That is one of the biggest challenges of writing: showing instead of telling.

Being able to assess someone's work objectively is easy enough when it's not familiar to you, but it's a whole different ballgame when it's your own writing. Having sent away the draft, now I have to wonder: what have I revealed about myself in my writing? What biases of mine am I blind to? What obvious things will be pointed out to me in this process?

I hope all the obvious things that have flown right by me will be pointed out to me in this process. I'm sure there are at least a few. I hope that light bulb goes on and stays on!

In any case, thanks for tuning in and I hope I have lots to do once the reviews are in... but in the meantime, I have a lot of writing to do.

-Jane's Author

Friday, 15 August 2014

Breaking up with Microsoft Word


My relationship with Microsoft Word is no longer personal, although I will continue to work with it on a professional level assuming there's a team of experts at the ready to fix whatever goes wrong with it.

Two months ago, I "tried" the new Office Suite for "free" for a month. I did this to get more familiar with the new PowerPoint, as a firm I know of was considering hiring freelancers and I needed to know more about that program. After poking around in it for a while, I realized how little experience I had with it, the company decided not to hire a freelancer, and all was forgotten. My "free" month was up, and it was time for me to take it off my computer.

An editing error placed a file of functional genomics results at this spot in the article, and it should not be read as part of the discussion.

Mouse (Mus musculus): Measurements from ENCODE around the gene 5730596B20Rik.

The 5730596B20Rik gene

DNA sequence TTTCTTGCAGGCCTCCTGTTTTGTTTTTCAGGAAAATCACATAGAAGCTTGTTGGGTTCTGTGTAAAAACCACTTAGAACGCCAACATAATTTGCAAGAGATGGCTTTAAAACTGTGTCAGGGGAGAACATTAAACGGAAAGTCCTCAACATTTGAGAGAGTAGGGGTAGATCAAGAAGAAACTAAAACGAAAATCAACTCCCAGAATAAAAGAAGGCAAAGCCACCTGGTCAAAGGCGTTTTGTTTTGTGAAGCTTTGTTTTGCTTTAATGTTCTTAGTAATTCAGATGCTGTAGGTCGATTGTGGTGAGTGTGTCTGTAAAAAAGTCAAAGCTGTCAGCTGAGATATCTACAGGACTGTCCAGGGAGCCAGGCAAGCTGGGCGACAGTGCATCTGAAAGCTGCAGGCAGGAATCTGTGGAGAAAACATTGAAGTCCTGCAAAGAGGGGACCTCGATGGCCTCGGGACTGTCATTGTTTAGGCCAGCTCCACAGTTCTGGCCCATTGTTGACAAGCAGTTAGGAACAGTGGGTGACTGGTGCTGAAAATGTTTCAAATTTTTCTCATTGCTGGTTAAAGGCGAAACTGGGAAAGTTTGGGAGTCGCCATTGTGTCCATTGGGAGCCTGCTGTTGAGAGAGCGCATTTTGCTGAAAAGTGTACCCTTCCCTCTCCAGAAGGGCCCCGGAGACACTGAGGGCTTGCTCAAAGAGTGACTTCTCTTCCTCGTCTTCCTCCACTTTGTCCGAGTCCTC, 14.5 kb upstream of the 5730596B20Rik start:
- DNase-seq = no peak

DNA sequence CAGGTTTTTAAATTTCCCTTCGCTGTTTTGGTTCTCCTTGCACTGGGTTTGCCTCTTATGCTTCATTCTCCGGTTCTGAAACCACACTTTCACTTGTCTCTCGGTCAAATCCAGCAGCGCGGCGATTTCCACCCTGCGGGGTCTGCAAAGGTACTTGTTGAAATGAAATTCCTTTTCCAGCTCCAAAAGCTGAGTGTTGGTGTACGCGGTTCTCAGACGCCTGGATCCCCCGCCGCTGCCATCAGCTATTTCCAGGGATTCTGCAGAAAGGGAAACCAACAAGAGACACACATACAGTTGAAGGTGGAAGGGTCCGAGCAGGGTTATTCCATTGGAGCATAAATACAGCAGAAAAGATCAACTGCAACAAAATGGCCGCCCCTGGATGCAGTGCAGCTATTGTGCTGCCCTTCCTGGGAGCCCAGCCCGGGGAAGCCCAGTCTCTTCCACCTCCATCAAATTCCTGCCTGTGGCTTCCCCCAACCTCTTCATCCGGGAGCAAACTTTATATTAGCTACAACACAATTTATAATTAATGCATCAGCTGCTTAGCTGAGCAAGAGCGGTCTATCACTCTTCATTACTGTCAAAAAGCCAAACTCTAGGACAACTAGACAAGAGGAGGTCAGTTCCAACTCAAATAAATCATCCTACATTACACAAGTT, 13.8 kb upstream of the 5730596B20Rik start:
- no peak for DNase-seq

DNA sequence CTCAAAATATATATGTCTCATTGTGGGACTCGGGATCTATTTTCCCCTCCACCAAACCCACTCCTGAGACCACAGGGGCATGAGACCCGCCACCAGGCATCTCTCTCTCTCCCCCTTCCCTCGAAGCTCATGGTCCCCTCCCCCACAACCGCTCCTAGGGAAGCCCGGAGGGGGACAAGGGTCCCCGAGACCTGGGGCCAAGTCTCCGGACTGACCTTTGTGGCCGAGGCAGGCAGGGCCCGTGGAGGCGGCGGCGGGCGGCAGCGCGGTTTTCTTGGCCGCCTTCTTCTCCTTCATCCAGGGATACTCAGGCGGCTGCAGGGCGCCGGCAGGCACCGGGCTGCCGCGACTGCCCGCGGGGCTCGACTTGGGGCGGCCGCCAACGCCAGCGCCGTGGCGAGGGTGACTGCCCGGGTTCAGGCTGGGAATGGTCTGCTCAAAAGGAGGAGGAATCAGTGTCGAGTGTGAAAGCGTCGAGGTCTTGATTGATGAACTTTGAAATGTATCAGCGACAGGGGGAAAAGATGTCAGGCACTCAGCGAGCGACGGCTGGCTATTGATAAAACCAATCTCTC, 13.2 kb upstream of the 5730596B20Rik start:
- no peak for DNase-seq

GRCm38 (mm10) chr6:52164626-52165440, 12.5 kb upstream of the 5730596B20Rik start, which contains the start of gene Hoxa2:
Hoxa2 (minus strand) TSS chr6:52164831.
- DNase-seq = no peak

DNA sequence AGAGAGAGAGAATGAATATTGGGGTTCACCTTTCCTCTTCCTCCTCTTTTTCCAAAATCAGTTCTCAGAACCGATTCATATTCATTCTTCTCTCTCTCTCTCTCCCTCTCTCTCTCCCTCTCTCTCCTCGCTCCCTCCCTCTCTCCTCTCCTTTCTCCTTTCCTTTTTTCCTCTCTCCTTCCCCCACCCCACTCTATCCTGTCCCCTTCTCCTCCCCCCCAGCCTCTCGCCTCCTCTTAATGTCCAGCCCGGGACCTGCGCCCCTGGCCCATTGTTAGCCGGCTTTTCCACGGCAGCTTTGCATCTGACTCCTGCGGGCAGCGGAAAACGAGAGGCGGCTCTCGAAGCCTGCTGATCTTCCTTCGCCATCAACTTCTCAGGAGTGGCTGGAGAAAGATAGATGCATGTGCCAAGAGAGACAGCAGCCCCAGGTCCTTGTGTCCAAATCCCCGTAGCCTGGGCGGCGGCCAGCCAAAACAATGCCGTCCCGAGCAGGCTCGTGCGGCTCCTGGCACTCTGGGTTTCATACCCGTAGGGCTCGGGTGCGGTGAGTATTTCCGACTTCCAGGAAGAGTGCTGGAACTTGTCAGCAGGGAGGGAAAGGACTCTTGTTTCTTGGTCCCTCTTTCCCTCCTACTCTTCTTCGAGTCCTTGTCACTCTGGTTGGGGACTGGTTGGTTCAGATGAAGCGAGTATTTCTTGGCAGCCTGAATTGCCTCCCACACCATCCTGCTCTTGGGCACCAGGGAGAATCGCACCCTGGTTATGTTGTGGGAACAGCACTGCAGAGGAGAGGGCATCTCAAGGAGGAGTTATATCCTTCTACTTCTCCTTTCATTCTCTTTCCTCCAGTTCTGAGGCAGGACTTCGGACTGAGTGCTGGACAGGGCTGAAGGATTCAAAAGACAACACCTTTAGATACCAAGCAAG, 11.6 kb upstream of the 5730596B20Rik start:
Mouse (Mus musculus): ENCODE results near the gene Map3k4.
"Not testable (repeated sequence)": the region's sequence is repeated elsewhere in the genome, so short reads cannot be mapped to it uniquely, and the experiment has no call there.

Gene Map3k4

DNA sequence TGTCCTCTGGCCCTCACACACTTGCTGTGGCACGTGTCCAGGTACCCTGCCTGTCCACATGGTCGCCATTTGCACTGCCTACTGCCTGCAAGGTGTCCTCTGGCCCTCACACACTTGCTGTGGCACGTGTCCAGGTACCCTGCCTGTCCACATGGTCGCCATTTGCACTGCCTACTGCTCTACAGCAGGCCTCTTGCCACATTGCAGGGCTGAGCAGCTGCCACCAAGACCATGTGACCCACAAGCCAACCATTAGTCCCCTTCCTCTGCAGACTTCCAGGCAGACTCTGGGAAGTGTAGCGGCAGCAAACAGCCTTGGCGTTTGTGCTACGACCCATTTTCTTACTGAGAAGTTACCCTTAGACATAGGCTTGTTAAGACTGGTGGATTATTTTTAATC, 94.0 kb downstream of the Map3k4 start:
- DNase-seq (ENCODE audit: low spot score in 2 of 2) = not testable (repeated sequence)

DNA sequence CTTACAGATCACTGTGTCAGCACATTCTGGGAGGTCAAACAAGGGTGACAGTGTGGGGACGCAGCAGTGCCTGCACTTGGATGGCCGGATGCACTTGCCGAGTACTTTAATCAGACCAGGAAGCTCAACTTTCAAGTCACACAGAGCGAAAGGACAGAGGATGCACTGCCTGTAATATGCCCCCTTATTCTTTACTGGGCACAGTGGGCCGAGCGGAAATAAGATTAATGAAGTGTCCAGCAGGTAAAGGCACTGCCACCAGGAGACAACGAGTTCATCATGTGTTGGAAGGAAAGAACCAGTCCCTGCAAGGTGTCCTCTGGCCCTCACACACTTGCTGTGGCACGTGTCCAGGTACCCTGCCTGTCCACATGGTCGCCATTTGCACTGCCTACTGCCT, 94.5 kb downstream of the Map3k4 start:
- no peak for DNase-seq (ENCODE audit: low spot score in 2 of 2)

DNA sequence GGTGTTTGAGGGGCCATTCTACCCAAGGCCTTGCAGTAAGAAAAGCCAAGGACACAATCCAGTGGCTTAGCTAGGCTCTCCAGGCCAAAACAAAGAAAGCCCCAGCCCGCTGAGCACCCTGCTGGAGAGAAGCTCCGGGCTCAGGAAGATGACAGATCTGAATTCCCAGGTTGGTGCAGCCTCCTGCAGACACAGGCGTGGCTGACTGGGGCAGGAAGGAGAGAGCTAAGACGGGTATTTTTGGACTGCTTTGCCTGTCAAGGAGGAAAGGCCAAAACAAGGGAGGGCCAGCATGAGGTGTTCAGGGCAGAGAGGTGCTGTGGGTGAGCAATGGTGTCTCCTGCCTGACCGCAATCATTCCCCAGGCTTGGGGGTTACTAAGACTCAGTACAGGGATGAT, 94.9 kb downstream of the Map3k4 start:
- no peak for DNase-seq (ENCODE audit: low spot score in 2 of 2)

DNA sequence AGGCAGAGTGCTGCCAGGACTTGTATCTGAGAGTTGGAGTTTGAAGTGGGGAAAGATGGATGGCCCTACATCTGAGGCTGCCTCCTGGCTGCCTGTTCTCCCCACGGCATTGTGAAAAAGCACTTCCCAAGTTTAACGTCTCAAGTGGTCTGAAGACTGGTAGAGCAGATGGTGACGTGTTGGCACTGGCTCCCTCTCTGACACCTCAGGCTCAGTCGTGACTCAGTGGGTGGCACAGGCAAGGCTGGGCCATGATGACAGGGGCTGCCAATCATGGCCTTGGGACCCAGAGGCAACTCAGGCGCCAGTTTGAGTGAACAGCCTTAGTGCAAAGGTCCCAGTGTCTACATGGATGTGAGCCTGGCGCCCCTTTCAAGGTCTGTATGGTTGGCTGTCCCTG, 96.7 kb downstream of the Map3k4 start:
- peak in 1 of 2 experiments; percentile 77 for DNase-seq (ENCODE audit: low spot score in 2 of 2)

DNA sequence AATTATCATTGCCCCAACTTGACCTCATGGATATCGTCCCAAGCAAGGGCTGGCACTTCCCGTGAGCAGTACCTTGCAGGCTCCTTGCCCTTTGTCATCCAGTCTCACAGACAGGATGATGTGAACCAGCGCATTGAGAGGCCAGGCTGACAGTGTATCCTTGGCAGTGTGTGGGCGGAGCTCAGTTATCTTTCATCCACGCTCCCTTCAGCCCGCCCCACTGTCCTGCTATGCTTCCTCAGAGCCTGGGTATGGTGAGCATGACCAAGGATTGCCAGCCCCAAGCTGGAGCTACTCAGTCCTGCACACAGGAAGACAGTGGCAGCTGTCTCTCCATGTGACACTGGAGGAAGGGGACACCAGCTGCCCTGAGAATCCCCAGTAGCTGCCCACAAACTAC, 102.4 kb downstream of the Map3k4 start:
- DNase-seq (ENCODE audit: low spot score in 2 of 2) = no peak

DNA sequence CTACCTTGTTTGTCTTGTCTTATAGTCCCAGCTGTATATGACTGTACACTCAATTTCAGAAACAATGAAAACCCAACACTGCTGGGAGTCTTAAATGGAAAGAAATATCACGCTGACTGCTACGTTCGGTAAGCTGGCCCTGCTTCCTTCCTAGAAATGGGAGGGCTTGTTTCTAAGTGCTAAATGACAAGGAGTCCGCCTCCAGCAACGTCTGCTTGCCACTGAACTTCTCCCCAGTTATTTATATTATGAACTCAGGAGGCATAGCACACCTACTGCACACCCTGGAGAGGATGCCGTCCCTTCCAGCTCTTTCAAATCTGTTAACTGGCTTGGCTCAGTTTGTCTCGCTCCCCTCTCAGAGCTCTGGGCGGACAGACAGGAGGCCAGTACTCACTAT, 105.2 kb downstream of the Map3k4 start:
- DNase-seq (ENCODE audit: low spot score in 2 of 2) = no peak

I removed PowerPoint- no problem. Excel- check. When it came to Word, however, it didn't want to default to the old bought-and-paid-for Word 2010. The new 2013 Word hung on. Finally, my in-house IT department (Husband) figured out a way to get it off my computer. Whew! I thought. Prematurely.

My first clue that there was a problem came when I'd open my book to work on it, add a few new scenes, smooth out some other areas, save and close it- then open it to find that the changes hadn't been saved. OK, I told myself, that was my fault. I did something wrong. But seriously, after working with MS Word every day for the last 14 years full of workdays, was I really capable of "forgetting" to save my work all of a sudden?

Nope. It was not saving my work.

The work of a writer isn't easy when the systems work well. We're still trying harder and harder to get our words to say what we want them to say. Being stymied by the system isn't cool.

This problem also affected my freelance work, which completely horrified me. By now, I've righted everything that was wrong, but I am so disappointed that mistakes were made on my watch.

So I'm upset with MS Office and ready to un-install it from my computer. Diva and I have shared MS Office 2010, and if she mails it to me, perhaps I'll reinstall. For now, though, I'm taking a much-needed break.


Friday, 8 August 2014

Flexible Author Deadlines and Mining My Friend's Memory Banks for Gold

People in my writing group cried and stomped their feet and got their way this time- our deadline has been extended beyond today! However, I've already made plans to be busy this weekend, so I might just keep the original deadline and turn it in tonight. It kind of makes my eye twitch when I think about working on it some more. I really hope everyone likes it!